Kathee became wide and stumpy and took to wearing gingham dresses. She would help herself to whatever was at hand; go through cabinets, look in drawers, wander into the bathroom while you were busy and use the mirror (I've done a post mentioning one episode here:, casually ask to borrow a tampon while everyone was seated eating dinner, things like that. Now that last is tacky enough given an average social situation; imagine it happening during Thanksgiving dinner seated at a table full of Kelly green Catholics in full-on denial that people even had parts, let alone parts that needed tampons, and there you have the makings of a truly memorable holiday get-together.

Weirdly enough, my mom, Jesus' little sunbeam, hated the woman. Absolutely HATED her.

Years later I found out the reason. Kathee'd matter of factly informed my mom that the Pope was the Antichrist and that she was going to hell for acknowledging him as Jesus' appointed successor. "And here she's still a stinkin' Baptist married to a Catholic boy," my mom sniffed. "You oughta see the churches they got, talk about swanky." Church swankiness was a sore issue with my mom, as were wives who did not submit to their husbands (she kept hers well pickled in Canadian Mist; it did make him a lot easier to submit to.)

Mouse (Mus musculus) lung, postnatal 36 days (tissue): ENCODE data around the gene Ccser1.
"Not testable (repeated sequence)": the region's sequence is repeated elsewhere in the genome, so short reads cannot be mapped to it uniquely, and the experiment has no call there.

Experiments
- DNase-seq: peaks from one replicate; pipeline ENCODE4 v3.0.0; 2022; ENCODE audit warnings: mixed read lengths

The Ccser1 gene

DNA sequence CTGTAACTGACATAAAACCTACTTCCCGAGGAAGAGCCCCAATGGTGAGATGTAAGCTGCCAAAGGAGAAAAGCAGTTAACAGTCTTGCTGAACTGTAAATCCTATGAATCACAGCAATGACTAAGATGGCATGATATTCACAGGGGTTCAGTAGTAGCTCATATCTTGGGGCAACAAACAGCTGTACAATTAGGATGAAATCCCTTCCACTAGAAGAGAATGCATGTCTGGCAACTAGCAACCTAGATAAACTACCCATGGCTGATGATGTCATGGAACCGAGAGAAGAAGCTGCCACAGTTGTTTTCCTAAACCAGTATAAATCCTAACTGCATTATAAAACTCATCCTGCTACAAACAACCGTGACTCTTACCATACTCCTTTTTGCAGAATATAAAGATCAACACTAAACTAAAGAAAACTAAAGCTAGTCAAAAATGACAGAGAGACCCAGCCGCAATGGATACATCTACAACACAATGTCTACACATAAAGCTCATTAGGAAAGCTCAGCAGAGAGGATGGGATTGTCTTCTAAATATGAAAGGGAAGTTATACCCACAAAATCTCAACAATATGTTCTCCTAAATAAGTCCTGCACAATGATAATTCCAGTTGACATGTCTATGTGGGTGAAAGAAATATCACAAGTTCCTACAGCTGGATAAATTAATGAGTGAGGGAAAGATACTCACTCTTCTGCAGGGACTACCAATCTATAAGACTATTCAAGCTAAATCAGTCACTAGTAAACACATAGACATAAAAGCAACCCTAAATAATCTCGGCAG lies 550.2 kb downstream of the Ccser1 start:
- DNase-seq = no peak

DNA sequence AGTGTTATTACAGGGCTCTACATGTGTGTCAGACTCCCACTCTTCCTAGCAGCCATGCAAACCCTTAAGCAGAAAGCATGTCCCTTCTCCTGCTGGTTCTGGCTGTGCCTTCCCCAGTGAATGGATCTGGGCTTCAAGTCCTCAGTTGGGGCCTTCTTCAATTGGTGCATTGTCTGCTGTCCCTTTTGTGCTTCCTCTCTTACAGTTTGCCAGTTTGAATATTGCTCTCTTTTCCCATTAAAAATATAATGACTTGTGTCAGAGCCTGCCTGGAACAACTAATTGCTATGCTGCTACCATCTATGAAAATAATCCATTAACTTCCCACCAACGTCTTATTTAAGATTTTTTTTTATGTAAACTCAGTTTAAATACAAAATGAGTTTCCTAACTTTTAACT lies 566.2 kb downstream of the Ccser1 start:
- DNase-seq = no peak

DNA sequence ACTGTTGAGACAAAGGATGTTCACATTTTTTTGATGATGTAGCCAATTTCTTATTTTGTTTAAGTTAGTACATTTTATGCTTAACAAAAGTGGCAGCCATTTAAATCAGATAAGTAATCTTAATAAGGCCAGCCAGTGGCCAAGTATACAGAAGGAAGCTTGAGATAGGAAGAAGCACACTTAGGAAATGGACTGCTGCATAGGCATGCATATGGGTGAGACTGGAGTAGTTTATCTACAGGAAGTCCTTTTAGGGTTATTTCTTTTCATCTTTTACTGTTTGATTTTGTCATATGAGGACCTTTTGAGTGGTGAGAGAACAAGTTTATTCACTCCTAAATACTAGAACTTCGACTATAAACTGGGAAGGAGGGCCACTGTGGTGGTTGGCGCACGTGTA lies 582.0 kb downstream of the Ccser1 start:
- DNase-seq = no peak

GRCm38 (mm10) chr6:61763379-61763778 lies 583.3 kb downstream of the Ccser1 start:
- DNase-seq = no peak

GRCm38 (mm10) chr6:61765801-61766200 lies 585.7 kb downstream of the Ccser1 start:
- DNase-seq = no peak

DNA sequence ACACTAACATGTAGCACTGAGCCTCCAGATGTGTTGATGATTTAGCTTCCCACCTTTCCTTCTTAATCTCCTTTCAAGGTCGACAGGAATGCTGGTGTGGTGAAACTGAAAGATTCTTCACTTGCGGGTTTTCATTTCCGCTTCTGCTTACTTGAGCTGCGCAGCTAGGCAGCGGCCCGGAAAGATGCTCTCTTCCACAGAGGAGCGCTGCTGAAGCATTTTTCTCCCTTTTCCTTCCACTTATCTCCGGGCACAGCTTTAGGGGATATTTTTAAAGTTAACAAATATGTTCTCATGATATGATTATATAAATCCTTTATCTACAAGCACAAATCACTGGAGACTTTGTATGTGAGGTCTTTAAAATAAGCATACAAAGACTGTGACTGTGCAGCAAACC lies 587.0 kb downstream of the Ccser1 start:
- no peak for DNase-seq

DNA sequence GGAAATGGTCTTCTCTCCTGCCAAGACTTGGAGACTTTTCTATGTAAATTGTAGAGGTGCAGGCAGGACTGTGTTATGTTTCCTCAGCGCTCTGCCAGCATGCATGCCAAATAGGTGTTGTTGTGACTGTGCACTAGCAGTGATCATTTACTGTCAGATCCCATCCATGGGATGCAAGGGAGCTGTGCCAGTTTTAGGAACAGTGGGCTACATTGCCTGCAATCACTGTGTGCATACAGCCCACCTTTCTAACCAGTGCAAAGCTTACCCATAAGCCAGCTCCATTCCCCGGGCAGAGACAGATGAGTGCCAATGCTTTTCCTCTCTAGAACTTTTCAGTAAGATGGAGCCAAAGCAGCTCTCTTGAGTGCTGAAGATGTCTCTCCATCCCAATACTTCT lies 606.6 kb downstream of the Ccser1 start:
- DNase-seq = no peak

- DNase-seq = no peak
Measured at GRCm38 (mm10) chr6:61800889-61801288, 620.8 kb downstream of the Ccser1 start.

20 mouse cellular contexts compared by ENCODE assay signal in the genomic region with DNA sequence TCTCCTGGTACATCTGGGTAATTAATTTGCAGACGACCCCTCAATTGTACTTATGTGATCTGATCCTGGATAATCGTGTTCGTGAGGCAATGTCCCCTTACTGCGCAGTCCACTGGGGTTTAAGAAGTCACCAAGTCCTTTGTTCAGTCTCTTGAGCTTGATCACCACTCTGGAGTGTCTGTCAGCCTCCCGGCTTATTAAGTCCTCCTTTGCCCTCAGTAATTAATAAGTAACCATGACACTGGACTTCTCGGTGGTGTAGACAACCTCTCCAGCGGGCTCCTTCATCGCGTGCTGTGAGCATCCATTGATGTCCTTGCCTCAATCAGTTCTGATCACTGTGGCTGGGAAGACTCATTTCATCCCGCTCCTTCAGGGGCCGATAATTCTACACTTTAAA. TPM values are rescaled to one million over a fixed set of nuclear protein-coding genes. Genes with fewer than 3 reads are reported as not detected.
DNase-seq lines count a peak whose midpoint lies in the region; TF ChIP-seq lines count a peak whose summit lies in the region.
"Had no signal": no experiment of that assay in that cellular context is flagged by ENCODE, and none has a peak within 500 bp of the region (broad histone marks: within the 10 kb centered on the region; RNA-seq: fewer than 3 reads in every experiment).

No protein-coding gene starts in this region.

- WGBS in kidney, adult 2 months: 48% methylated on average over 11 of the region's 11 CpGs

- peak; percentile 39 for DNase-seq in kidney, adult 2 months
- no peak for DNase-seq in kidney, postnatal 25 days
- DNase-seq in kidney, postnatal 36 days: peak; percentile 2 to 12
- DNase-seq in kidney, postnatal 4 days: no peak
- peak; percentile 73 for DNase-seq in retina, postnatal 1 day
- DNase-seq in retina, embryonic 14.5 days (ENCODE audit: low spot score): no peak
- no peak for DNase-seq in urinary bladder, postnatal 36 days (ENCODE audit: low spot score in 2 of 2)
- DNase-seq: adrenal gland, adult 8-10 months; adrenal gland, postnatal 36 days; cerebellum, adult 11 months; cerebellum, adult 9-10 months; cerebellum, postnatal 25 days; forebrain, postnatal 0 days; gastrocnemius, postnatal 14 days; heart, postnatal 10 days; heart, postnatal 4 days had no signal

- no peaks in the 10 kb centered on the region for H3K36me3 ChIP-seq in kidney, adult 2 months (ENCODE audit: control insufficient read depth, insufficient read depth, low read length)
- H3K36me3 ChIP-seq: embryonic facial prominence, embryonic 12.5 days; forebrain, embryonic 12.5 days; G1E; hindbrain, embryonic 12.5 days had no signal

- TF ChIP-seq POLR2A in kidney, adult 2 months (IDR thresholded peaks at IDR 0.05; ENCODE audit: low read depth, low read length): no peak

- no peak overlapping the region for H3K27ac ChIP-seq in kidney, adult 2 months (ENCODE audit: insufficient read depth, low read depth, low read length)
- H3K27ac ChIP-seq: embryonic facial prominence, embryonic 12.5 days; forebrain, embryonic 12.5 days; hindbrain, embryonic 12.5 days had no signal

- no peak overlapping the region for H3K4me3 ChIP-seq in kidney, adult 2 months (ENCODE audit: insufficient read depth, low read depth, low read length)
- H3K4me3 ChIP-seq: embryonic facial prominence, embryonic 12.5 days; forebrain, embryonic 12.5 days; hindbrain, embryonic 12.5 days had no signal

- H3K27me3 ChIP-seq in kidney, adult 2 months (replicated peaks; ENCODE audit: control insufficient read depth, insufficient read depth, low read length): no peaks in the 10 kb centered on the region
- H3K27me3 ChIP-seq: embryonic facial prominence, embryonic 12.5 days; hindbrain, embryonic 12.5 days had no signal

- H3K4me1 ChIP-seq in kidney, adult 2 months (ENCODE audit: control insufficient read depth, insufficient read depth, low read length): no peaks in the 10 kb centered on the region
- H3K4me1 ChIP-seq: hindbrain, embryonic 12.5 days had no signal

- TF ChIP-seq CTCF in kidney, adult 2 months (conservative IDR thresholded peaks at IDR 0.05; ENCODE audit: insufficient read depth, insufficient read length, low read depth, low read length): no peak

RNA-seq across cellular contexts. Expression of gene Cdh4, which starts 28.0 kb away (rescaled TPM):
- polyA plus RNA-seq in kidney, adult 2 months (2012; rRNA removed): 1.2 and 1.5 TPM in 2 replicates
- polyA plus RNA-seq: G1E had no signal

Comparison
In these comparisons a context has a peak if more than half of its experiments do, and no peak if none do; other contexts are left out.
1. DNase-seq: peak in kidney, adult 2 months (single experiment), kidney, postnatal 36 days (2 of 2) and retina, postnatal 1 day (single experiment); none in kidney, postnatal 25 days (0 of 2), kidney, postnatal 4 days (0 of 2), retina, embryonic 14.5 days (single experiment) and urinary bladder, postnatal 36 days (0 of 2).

Still, the fact that everyone overlooked for whatever reason was that Kathee was STARK RAVING BATSHIT NUTS. Heaven only knows what she's like now; let alone her poor children. Let alone my poor cousin, if he's still alive; because if someone could run a person into an early grave it was that broad. Imagine riding in a car with this woman listening to the news on the radio and suddenly she pipes up with something like 'well you know they're going to hell for eternity because Mormons are pagans who worship a gold idol' or 'sodomites are all dying of the AIDS plague and I for one see it as the coming of the end of days; it's Gods' judgment on them for their sin and on us for allowing that sin' and other well-informed, thoughtful pronouncements like that and you can well imagine the wacky fun that even a quick trip to the supermarket could be. Again, there was no hostility in these remarks, not even that nasty little superior smirky thing that too many convicted religious do; it was just some strange joyless, blank thing that came echoing up from someplace. Kathee was gone.